If you, my dear reader, are truly considering life abroad – I welcome you with this sage advice from the experience of myself and others. We learn humility and patience in doing what so many of our ancestors have done previously; moving abroad in search of greener pastures and better opportunities.

For many, it is a positive experience. I urge you to go into it with both eyes open, and an ear to the railroad tracks. Take chances, but be ready to accept the hardships that come with those decisions. Learn a new culture, but realize that YOU are the interloper. Discover a new language, but realize that it takes years to achieve mastery while accepting your silly mistakes.

Welcome to Colombia where the only danger is not wanting to leave!


Life Abroad in Colombia

“I’m afraid that some times you’ll play lonely games too, games you can’t win ’cause you’ll play against you.” Oh, the Places You’ll Go! by Dr. Seuss

Colombia is a beautiful place, full of opportunity. Yet dynamics of world power are changing. The US/Canada/EU/UK are now decaying empires – which have allowed themselves to be laid waste by bi-partisan politics and pop culture, in my humble opinion.

Mass migrations are occurring like never before. Even here in Colombia, the Venezuelans are escaping their own plight to rejoin their neighbors and former countrymen. PereiraCityGuide.com is dedicated to finding simple local solutions to the big issues of the world.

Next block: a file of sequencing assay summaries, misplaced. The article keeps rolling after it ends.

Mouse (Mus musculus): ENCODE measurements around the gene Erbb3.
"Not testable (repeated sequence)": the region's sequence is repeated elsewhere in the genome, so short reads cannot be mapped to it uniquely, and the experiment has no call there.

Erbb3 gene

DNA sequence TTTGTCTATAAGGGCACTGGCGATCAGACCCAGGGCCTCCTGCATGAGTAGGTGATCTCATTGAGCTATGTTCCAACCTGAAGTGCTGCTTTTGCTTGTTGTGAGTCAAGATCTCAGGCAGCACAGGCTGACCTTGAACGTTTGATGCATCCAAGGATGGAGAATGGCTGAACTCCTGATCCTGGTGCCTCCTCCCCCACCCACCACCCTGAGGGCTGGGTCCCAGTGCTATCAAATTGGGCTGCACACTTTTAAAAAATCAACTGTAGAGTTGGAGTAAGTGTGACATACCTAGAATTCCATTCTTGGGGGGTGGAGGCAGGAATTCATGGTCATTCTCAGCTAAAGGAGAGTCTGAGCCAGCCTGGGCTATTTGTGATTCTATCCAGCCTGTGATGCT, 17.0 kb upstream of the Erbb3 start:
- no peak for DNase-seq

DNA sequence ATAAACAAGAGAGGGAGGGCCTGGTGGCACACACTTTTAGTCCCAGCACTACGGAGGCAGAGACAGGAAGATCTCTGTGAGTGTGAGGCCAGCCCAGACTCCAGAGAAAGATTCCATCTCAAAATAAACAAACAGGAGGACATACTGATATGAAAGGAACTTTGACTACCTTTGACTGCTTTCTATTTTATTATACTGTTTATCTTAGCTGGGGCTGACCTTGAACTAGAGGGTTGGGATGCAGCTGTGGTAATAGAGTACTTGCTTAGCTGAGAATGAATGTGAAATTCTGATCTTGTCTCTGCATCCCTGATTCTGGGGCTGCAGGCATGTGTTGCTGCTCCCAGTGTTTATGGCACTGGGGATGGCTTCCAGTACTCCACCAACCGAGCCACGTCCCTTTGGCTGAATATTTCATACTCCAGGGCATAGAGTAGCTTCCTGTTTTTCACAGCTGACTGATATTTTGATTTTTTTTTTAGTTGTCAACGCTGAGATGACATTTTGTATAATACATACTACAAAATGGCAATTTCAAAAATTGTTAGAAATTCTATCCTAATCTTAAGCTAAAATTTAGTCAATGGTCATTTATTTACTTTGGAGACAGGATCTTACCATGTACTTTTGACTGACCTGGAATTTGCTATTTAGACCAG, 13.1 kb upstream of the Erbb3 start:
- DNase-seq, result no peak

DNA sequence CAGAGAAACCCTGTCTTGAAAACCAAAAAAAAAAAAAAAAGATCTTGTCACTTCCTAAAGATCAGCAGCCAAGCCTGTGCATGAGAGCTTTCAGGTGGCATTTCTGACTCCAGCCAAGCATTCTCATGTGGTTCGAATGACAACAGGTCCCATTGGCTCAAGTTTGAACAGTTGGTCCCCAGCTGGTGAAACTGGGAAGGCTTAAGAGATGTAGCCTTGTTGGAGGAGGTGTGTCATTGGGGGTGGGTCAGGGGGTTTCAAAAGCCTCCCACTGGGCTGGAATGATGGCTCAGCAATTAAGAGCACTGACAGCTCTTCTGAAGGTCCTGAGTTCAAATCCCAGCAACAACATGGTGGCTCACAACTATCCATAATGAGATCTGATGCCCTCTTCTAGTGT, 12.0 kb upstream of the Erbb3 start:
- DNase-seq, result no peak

We can’t change fate – but we can definitely try to contribute in positive ways to help support our local economy, bring recognition to those who deserve it, and help to cultivate strong families and a strong community of inclusion and hard work.

Comment below about your experience either as a tourist or foreign resident and your Life Abroad in Colombia. We want to hear from our readers about your struggles and victories which came from your experience. How did you overcome it? Or, did you finally feel the need, in the end, to repatriate to your home country and regroup?

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    Stuart Oswald August 2, 2017

    What really gets me is the gringo tax that people are still trying to get out of me in my rural town. They know, that I know the local price but they just can’t help themselves.

      Open Minded Traveler August 10, 2017

      I don’t typically encounter the “gringo tax” in Pereira. It is very rare and mostly isolated to fruit/veggie venders and taxi drivers. Of course, knowing some Spanish helps.

    Tom September 2, 2017

    Stuart what do you mean by the gringo tax? I just spent 2 weeks in pereira and curious about your note…..

      Open Minded Traveler September 2, 2017

      Gringo tax is price-gouging, in some areas it involves having to pay “vacunas” or protection. Pereira isn’t bad. Taxi drivers will take advantage, but even then I rarely encounter it in Pereira.

    Stuart Oswald September 3, 2017

    Tom, gringo tax is an additional fee the seller applies scrupulously to another foreign looking buyer.

    Steve Holder September 25, 2017

    I am a new expat and am loving every moment. I am wondering how long it will be before the noise, crazy drivers and bland food start to get to me.

    Ellie June 28, 2018

    I have been dating a Colombian online for a year now and have a few friends as well online. I sometimes become overwhelmed about how “simple” they are. Is this common in Colombian culture? Or no?